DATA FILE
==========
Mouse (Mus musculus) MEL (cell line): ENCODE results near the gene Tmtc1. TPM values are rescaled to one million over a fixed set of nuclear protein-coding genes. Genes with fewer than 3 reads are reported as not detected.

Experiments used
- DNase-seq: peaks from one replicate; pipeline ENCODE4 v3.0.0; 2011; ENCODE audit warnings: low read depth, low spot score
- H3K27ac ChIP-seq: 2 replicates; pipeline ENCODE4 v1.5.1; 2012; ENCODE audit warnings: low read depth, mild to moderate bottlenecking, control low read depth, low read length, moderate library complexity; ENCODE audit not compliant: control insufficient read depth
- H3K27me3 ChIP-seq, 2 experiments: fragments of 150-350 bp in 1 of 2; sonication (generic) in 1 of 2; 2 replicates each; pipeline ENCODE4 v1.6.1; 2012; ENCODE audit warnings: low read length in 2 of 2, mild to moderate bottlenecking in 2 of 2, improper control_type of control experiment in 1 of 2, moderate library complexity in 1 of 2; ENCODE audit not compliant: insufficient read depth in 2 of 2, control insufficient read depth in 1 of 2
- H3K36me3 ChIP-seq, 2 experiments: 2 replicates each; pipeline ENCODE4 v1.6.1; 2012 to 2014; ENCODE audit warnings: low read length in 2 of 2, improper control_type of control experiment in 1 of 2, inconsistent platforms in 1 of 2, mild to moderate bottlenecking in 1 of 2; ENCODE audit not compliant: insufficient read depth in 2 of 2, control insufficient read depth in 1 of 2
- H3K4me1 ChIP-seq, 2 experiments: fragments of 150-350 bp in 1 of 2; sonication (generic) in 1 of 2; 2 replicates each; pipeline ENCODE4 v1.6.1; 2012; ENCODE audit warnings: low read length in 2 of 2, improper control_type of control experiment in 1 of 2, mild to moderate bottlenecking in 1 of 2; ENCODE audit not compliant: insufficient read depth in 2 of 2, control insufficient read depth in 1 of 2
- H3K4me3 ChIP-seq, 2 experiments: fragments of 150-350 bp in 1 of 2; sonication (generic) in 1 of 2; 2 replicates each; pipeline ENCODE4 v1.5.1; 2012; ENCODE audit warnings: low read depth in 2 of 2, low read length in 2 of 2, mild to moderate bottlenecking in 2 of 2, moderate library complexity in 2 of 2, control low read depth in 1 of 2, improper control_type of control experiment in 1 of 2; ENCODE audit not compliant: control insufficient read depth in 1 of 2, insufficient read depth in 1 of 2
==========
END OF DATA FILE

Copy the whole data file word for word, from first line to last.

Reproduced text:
Mouse (Mus musculus) MEL (cell line): ENCODE results near the gene Tmtc1. TPM values are rescaled to one million over a fixed set of nuclear protein-coding genes. Genes with fewer than 3 reads are reported as not detected.

Experiments used
- DNase-seq: peaks from one replicate; pipeline ENCODE4 v3.0.0; 2011; ENCODE audit warnings: low read depth, low spot score
- H3K27ac ChIP-seq: 2 replicates; pipeline ENCODE4 v1.5.1; 2012; ENCODE audit warnings: low read depth, mild to moderate bottlenecking, control low read depth, low read length, moderate library complexity; ENCODE audit not compliant: control insufficient read depth
- H3K27me3 ChIP-seq, 2 experiments: fragments of 150-350 bp in 1 of 2; sonication (generic) in 1 of 2; 2 replicates each; pipeline ENCODE4 v1.6.1; 2012; ENCODE audit warnings: low read length in 2 of 2, mild to moderate bottlenecking in 2 of 2, improper control_type of control experiment in 1 of 2, moderate library complexity in 1 of 2; ENCODE audit not compliant: insufficient read depth in 2 of 2, control insufficient read depth in 1 of 2
- H3K36me3 ChIP-seq, 2 experiments: 2 replicates each; pipeline ENCODE4 v1.6.1; 2012 to 2014; ENCODE audit warnings: low read length in 2 of 2, improper control_type of control experiment in 1 of 2, inconsistent platforms in 1 of 2, mild to moderate bottlenecking in 1 of 2; ENCODE audit not compliant: insufficient read depth in 2 of 2, control insufficient read depth in 1 of 2
- H3K4me1 ChIP-seq, 2 experiments: fragments of 150-350 bp in 1 of 2; sonication (generic) in 1 of 2; 2 replicates each; pipeline ENCODE4 v1.6.1; 2012; ENCODE audit warnings: low read length in 2 of 2, improper control_type of control experiment in 1 of 2, mild to moderate bottlenecking in 1 of 2; ENCODE audit not compliant: insufficient read depth in 2 of 2, control insufficient read depth in 1 of 2
- H3K4me3 ChIP-seq, 2 experiments: fragments of 150-350 bp in 1 of 2; sonication (generic) in 1 of 2; 2 replicates each; pipeline ENCODE4 v1.5.1; 2012; ENCODE audit warnings: low read depth in 2 of 2, low read length in 2 of 2, mild to moderate bottlenecking in 2 of 2, moderate library complexity in 2 of 2, control low read depth in 1 of 2, improper control_type of control experiment in 1 of 2; ENCODE audit not compliant: control insufficient read depth in 1 of 2, insufficient read depth in 1 of 2